Within its endemic range, E. multilocularis is sustained through a sylvatic lifecycle. In temperate areas, multiple definitive and intermediate hosts are capable of perpetuating the parasite’s lifecycle; the red fox (Vulpes vulpes) is usually considered the most important definitive host, although other species, including coyotes (Canis latrans), raccoon-dogs (Nyctereutes procyonoides) and wolves (Canis lupus), are also suitable hosts (10). The most notable intermediate hosts in temperate areas are species of arvicoline and neotomine rodents including voles, lemmings, and deer mice (6,11).

Currently, E. multilocularis in North America is thought to be endemic in 2 distinct regions. The first, known as the Northern Tundra Zone, begins along the west coast of Alaska and extends northward and eastward to occupy most of the Canadian Arctic (12,13), although actual reports in Canada are limited (14,15). The second region, further south, is the North Central Region and consists of the southern portions of the Canadian provinces Alberta, Saskatchewan, and Manitoba, along with 13 neighboring USA states (North Dakota, South Dakota, Iowa, Minnesota, Montana, Wyoming, Nebraska, Illinois, Wisconsin, Indiana, Ohio, Missouri, Michigan) (13,1618).

In North America, there are few documented instances of E. multilocularis infecting the intestinal tract of domestic dogs and cats. Most notably, in 1951, 12% of dogs belonging to the Alaskan Inuit on St. Lawrence Island were positive for E. multilocularis on postmortem examination (19). High numbers of rodents and the high prevalence of infection in dogs are believed to be the reasons that St. Lawrence Island had one of the highest rates of human alveolar echinococcosis in the world (7,20). However, to the best of the authors’ knowledge, cases of dogs with patent E. multilocularis infections have not been described elsewhere in North America. Although cats can be definitive hosts for E. multilocularis, very few cases have been reported in North America [3 in Saskatchewan (21) and 2 in North Dakota (16)]. No other cases were identified in the literature.

Human infections with E. multilocularis are extremely uncommon in the USA and Canada. Other than the aforementioned cases in Alaska, only 2 cases of human alveolar echinococcosis acquired in North America are described; a man from Winnipeg, Manitoba (22), and a woman from Minnesota (23,24).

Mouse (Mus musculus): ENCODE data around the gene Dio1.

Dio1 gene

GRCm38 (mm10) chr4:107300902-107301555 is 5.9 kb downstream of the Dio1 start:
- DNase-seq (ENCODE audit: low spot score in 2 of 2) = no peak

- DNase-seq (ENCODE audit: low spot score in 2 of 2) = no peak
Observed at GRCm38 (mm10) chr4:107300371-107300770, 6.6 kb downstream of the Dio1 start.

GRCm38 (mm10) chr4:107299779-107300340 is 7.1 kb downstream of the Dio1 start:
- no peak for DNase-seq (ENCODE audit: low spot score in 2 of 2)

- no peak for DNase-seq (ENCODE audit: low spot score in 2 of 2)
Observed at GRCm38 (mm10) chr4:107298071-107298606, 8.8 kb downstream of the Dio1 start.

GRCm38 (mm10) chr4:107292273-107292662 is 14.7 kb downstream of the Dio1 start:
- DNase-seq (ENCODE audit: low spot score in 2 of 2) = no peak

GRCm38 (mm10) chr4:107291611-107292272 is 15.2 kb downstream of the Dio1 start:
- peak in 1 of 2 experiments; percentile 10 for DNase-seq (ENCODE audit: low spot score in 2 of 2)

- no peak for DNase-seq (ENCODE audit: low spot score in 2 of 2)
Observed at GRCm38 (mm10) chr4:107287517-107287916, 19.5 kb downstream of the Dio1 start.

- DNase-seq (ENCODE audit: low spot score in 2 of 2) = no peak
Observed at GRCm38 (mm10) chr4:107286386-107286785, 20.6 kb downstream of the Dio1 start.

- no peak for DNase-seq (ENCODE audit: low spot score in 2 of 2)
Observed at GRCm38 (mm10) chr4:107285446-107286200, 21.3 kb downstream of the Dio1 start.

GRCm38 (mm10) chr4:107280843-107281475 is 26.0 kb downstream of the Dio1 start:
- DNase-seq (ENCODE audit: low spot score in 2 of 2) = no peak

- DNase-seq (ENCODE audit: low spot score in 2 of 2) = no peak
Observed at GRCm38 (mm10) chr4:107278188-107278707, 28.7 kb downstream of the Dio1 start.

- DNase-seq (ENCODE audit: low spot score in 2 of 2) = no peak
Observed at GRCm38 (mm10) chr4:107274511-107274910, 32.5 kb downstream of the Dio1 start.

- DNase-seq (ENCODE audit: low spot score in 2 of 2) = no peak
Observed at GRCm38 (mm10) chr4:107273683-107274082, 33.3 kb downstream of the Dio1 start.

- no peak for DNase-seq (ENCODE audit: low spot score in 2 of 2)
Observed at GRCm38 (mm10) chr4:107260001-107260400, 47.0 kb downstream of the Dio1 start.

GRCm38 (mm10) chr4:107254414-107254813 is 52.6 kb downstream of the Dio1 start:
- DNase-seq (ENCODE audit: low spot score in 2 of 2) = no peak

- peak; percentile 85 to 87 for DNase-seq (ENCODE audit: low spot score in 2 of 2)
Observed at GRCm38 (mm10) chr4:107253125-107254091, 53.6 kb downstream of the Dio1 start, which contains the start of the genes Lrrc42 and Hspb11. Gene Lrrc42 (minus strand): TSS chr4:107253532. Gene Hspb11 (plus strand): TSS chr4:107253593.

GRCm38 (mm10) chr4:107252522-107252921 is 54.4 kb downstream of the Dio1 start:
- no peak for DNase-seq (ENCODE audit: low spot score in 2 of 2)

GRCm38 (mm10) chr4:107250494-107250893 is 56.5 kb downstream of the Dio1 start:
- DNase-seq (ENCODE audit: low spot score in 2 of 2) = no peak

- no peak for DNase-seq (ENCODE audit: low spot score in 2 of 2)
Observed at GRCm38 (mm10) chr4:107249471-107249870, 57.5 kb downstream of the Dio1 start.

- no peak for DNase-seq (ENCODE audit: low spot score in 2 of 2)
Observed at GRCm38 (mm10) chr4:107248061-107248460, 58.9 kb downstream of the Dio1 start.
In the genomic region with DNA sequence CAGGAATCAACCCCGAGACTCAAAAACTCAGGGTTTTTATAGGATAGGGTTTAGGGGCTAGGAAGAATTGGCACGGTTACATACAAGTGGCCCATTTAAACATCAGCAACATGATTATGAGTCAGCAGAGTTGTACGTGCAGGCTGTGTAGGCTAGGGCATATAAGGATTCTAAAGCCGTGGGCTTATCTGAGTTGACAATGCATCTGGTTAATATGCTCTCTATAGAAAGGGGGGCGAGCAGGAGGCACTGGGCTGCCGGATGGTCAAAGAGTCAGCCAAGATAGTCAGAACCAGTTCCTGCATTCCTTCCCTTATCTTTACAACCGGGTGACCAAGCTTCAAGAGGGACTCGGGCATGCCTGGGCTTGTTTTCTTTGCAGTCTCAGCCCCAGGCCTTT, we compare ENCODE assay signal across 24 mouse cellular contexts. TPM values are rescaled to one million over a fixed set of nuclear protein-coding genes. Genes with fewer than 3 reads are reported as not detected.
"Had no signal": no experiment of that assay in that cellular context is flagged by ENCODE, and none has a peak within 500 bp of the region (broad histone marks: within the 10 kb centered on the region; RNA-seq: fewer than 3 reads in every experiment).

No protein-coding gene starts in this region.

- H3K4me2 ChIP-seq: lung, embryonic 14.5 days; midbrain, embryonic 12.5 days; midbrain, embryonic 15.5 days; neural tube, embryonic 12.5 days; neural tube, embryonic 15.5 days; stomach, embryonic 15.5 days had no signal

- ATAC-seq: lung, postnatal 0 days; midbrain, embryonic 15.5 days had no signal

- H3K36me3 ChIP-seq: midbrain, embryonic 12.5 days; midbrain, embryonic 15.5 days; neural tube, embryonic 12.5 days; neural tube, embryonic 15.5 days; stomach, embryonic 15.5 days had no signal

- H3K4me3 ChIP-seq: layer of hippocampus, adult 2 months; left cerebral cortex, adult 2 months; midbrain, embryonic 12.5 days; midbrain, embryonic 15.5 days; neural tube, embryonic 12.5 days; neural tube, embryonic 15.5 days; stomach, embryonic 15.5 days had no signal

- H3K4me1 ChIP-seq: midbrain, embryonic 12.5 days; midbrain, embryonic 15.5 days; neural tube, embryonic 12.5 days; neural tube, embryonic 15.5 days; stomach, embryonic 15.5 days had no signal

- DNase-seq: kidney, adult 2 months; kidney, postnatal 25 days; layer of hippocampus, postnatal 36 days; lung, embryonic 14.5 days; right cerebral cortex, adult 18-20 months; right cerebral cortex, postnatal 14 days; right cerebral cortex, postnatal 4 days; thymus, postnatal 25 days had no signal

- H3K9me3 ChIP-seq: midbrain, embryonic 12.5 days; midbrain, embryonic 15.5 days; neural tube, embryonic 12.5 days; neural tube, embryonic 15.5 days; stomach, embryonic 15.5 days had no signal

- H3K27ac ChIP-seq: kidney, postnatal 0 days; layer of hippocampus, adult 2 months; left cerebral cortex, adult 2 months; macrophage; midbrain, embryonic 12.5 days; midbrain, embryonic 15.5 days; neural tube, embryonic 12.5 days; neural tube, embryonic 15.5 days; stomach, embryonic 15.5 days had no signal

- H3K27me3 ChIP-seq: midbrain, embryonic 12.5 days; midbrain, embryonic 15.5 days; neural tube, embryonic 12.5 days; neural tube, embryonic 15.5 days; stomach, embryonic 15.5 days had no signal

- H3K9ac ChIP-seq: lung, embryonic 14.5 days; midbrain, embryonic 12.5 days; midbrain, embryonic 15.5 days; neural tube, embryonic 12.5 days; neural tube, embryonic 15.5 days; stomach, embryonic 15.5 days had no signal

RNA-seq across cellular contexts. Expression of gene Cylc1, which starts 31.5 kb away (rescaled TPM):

The 3-year-old dog described herein was primarily a house dog, and from the time of purchase at 8 wk of age had lived approximately 8 km southeast of Quesnel in central BC. The dog was obtained from a breeder who lived on a farm near Quesnel and had never travelled beyond an area 100 km northwest of Quesnel, Powell River, and Victoria, BC. Approximately twice per week, from the time of purchase, the dog routinely visited a farm 8 km northwest of Quesnel. It is noteworthy that foxes and coyotes were known to reside in the area surrounding the home. Furthermore, while on the farm the dog had unsupervised access to fields, and occasionally returned home covered in strong-smelling material that was suspected to be fox feces; foxes were known to live in the area surrounding the farm.

As mentioned, the dog was infected with the metacestode stage of E. multilocularis, characteristic of an intermediate host. Additional work has indicated that the parasite strain was most likely European in origin (25). Although uncommon, similar cases of hepatic metacestode infections in domestic dogs have been described in Belgium (26), Germany (27), and Switzerland, in particular (5,2830). In some cases, metacestode lesions were present in the omentum, abdominal cavity, or lungs (2729). Amongst these cases, the most common clinical signs at presentation were progressive abdominal enlargement, intermittent inappetence, and vomiting. It should be noted, however, that in contrast to the case from BC, in which E. multilocularis was previously thought to be absent, all these cases occurred in highly endemic areas.